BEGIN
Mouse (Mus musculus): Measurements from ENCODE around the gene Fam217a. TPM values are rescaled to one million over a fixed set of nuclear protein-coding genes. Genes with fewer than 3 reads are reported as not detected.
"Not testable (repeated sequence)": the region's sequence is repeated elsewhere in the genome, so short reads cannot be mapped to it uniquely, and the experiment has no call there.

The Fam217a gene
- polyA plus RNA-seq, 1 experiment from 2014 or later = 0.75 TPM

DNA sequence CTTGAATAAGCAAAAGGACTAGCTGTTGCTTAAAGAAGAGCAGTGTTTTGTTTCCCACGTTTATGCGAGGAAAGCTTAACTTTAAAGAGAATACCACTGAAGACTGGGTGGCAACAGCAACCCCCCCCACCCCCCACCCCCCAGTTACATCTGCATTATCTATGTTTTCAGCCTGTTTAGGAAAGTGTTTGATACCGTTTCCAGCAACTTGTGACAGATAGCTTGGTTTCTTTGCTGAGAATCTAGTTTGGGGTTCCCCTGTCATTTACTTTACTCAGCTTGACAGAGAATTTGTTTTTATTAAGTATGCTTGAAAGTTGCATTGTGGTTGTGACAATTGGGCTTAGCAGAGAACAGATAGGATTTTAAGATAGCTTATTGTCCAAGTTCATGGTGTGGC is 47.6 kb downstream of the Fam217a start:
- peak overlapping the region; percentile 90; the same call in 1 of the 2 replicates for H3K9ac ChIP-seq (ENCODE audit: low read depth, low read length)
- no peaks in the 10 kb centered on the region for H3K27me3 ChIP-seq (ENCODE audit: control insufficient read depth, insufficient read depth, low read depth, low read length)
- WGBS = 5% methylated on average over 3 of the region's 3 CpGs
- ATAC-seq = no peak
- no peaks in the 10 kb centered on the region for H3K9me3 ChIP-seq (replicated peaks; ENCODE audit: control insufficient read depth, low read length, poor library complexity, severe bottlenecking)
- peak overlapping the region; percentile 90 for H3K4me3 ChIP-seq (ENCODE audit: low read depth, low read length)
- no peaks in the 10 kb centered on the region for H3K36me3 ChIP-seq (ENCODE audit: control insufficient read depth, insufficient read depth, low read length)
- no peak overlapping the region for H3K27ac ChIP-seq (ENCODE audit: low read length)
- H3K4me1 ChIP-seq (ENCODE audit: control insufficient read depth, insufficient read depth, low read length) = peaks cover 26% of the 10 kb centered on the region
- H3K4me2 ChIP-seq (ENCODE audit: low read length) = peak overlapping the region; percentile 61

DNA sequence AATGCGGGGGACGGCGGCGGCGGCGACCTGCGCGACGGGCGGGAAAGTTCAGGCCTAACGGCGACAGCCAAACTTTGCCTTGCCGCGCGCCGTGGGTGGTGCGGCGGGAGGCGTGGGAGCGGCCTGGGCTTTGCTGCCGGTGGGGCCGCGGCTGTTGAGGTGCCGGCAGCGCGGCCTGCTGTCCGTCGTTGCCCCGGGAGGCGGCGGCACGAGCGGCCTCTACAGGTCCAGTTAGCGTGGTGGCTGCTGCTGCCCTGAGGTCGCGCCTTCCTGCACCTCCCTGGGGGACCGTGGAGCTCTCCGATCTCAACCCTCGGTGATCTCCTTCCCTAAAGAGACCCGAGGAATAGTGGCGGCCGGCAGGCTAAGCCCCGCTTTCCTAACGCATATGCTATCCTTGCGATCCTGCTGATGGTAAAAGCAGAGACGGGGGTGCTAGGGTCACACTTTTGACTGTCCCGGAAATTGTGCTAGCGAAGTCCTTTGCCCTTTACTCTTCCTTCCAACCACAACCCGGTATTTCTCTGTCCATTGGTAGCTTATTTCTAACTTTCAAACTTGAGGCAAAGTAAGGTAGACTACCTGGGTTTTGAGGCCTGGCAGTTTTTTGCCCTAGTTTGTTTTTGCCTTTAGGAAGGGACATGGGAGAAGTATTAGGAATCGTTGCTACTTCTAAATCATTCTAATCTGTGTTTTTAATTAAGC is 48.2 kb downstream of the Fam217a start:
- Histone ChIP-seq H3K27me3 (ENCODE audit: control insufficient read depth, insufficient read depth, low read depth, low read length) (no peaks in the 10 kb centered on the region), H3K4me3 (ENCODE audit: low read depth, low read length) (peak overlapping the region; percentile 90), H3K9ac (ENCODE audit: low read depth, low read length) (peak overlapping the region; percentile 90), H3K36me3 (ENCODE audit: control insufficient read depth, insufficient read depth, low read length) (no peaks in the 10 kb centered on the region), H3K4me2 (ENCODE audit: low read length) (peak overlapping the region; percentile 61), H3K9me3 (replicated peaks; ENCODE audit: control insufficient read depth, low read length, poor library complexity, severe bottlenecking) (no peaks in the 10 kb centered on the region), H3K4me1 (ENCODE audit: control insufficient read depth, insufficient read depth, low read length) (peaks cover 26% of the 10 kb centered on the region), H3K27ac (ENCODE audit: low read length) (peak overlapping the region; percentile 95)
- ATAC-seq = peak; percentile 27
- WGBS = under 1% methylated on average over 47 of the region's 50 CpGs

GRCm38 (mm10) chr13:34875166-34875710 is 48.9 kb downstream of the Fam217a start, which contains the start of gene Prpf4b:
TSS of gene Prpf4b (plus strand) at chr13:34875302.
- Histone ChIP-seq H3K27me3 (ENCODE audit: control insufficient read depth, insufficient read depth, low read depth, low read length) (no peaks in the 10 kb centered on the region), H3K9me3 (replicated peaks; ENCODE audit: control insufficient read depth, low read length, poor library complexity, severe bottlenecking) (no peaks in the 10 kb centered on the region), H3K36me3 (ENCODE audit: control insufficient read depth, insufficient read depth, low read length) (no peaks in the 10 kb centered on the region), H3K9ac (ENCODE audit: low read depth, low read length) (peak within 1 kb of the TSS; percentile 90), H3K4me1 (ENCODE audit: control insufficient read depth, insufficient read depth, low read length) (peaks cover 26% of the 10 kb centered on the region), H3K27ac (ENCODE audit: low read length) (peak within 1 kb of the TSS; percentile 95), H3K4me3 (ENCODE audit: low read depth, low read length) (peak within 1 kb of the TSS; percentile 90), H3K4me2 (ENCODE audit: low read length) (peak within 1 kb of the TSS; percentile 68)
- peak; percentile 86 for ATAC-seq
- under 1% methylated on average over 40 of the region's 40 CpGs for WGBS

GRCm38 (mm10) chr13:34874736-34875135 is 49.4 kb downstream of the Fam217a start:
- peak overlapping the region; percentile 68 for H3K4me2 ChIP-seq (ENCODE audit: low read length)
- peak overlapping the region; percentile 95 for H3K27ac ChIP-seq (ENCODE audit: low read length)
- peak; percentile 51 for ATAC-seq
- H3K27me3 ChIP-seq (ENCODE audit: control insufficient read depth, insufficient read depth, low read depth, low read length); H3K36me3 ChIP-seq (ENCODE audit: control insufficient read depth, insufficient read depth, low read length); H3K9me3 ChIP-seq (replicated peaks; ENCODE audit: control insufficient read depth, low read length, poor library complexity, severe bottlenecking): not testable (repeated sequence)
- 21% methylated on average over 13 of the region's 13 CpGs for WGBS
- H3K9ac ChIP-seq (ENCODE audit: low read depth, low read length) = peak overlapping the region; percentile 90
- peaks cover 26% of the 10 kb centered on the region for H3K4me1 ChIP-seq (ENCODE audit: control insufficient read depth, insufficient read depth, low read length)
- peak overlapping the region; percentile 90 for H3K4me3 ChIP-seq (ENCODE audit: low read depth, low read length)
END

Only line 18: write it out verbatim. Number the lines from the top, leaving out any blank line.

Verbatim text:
- ATAC-seq = peak; percentile 27